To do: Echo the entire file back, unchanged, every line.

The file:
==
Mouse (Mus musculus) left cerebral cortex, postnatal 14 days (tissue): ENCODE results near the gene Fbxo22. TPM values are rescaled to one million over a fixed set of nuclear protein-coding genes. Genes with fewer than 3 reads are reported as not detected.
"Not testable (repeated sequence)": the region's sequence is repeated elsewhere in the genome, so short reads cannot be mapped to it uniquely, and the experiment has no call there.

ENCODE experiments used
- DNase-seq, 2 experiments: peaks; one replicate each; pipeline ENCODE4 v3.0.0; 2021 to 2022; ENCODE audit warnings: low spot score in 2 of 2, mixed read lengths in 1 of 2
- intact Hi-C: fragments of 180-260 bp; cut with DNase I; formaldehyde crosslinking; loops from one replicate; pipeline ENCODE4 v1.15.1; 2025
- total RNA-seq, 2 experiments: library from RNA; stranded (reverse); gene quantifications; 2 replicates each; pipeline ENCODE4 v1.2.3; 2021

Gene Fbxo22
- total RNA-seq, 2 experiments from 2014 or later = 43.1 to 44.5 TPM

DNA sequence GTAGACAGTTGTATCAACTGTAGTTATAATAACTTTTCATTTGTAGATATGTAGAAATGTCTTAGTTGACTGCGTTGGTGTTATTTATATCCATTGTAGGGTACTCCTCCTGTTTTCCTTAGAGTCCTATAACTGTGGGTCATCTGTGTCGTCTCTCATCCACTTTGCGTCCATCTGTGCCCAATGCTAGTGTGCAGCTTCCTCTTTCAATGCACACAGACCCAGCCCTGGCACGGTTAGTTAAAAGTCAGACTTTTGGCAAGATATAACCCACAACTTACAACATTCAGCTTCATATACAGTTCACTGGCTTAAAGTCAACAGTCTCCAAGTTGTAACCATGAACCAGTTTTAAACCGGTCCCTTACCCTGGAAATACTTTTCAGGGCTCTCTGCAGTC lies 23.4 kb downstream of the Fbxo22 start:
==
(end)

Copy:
Mouse (Mus musculus) left cerebral cortex, postnatal 14 days (tissue): ENCODE results near the gene Fbxo22. TPM values are rescaled to one million over a fixed set of nuclear protein-coding genes. Genes with fewer than 3 reads are reported as not detected.
"Not testable (repeated sequence)": the region's sequence is repeated elsewhere in the genome, so short reads cannot be mapped to it uniquely, and the experiment has no call there.

ENCODE experiments used
- DNase-seq, 2 experiments: peaks; one replicate each; pipeline ENCODE4 v3.0.0; 2021 to 2022; ENCODE audit warnings: low spot score in 2 of 2, mixed read lengths in 1 of 2
- intact Hi-C: fragments of 180-260 bp; cut with DNase I; formaldehyde crosslinking; loops from one replicate; pipeline ENCODE4 v1.15.1; 2025
- total RNA-seq, 2 experiments: library from RNA; stranded (reverse); gene quantifications; 2 replicates each; pipeline ENCODE4 v1.2.3; 2021

Gene Fbxo22
- total RNA-seq, 2 experiments from 2014 or later = 43.1 to 44.5 TPM

DNA sequence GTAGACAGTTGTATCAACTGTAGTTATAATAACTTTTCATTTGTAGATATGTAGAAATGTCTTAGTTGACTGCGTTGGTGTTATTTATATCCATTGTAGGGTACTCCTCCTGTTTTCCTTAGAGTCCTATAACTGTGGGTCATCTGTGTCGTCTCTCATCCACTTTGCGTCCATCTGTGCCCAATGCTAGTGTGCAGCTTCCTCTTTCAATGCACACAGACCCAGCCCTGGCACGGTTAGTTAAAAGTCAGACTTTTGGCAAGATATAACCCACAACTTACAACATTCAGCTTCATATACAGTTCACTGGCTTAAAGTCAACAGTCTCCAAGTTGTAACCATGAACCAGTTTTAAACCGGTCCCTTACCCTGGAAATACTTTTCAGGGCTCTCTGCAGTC lies 23.4 kb downstream of the Fbxo22 start: